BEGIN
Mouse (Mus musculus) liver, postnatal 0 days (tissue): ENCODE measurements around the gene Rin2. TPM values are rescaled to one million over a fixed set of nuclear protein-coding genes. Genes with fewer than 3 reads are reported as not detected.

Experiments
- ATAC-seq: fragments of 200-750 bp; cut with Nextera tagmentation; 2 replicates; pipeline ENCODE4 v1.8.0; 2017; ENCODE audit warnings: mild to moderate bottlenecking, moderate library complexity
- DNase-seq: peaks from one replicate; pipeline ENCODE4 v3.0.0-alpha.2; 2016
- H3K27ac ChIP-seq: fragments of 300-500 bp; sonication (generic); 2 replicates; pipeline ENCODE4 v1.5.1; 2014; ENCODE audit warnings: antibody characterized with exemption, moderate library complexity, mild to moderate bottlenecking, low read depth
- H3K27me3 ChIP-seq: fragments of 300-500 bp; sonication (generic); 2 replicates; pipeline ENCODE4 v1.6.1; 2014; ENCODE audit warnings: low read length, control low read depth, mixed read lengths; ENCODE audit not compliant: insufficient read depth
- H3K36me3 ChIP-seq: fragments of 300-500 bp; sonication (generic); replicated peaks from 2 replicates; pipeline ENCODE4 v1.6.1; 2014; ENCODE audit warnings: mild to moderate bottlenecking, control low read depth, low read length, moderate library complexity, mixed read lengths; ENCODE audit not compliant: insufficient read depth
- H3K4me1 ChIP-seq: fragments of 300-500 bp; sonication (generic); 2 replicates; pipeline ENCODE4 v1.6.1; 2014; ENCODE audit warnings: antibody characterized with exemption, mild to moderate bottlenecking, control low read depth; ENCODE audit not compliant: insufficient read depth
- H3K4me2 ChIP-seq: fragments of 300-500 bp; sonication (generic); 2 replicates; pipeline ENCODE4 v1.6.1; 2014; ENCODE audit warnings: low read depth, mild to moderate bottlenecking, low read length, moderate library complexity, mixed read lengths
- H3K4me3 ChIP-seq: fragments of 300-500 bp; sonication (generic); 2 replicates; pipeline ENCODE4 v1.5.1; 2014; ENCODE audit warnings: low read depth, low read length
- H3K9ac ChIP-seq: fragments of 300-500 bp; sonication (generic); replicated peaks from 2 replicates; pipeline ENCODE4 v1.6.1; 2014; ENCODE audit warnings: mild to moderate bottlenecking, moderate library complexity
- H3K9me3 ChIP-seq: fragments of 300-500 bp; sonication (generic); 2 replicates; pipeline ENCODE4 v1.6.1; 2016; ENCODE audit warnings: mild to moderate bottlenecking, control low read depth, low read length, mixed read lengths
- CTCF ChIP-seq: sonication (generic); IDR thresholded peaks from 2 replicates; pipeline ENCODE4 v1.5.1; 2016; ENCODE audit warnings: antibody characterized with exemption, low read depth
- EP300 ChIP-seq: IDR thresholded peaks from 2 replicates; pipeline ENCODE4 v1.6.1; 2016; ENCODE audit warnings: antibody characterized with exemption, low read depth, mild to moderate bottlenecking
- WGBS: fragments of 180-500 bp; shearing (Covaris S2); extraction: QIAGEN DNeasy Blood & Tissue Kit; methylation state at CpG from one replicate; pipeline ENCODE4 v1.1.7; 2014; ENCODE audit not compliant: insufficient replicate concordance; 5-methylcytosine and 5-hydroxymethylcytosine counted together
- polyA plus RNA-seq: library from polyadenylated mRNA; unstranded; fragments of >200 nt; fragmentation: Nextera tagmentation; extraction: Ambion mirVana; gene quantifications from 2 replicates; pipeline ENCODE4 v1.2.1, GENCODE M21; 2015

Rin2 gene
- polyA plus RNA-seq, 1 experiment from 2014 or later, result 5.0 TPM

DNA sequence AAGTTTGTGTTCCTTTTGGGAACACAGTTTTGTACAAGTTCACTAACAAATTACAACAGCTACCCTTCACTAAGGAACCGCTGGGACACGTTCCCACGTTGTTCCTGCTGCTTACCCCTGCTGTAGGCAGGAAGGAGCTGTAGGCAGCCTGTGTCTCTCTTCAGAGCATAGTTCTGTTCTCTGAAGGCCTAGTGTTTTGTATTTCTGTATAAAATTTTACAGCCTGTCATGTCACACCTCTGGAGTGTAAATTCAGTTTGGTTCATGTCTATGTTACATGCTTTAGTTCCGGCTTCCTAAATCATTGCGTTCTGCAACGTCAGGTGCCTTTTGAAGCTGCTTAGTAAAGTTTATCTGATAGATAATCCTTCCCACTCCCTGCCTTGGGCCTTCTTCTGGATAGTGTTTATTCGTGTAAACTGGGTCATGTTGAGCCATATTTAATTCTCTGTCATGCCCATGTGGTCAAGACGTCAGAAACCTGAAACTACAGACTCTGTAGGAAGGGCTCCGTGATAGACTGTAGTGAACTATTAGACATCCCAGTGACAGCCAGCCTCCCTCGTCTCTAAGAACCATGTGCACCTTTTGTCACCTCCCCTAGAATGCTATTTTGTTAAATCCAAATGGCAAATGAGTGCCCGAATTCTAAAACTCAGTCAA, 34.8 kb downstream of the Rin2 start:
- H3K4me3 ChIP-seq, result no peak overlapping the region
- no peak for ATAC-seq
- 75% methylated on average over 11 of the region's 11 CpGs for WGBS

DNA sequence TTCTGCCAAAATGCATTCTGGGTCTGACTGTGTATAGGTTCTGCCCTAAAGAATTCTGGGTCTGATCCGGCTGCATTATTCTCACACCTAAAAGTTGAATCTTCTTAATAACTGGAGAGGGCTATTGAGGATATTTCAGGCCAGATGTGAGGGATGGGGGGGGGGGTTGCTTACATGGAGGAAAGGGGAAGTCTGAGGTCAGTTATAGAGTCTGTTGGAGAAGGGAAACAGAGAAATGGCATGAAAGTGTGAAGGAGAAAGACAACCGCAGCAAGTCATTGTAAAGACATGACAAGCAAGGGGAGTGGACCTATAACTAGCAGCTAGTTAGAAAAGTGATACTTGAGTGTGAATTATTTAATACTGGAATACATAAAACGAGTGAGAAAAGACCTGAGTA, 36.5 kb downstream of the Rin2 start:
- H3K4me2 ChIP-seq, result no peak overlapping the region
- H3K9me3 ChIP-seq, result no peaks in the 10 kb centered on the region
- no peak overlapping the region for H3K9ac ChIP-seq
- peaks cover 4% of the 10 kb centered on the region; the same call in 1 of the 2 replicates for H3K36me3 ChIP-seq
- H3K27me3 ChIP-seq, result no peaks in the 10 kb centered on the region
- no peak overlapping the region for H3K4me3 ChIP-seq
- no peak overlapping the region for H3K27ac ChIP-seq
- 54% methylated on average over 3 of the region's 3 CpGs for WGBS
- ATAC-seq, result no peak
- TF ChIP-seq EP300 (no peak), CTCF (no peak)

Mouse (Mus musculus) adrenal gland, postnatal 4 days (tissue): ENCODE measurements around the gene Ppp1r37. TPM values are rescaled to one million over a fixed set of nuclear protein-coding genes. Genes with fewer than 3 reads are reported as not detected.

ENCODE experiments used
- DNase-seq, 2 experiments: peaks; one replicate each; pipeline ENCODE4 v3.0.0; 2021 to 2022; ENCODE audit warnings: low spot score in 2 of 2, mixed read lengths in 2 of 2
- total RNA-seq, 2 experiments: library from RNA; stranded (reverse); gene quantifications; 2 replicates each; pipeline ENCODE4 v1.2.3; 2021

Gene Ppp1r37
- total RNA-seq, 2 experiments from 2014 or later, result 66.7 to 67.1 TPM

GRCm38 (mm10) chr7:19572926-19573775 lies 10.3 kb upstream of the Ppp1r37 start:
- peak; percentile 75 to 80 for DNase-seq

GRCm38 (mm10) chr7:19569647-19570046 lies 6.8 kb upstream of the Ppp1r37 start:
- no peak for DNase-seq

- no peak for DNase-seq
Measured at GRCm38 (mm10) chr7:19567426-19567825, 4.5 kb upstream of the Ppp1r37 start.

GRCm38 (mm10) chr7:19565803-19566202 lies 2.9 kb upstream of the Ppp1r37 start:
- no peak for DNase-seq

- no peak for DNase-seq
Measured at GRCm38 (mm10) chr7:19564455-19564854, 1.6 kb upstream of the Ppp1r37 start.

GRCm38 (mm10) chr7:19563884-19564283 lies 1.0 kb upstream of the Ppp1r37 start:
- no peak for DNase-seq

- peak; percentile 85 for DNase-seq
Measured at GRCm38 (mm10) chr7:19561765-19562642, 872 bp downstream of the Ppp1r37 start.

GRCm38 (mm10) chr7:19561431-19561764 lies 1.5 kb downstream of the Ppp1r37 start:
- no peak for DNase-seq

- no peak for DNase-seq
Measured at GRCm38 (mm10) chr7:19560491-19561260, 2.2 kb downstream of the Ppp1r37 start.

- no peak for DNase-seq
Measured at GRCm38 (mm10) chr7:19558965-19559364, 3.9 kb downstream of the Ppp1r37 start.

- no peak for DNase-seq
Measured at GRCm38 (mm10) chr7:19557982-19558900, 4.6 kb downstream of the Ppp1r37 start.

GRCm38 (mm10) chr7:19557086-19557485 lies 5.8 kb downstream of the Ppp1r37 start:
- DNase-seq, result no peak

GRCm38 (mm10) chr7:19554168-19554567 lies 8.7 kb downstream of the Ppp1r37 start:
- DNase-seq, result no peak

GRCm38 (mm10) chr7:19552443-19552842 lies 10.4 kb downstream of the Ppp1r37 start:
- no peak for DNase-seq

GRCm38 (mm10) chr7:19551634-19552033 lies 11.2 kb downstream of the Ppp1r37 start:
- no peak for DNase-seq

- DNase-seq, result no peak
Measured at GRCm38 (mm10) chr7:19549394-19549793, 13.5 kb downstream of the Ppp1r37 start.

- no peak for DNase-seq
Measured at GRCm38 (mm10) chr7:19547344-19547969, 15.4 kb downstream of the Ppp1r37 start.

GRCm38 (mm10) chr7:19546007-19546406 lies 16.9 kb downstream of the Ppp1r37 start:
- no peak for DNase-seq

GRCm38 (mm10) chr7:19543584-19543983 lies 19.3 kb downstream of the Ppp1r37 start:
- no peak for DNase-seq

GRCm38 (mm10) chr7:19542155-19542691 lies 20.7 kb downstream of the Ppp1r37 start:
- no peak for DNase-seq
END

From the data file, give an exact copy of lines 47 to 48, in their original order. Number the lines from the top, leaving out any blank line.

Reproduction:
- no peak for DNase-seq

- no peak for DNase-seq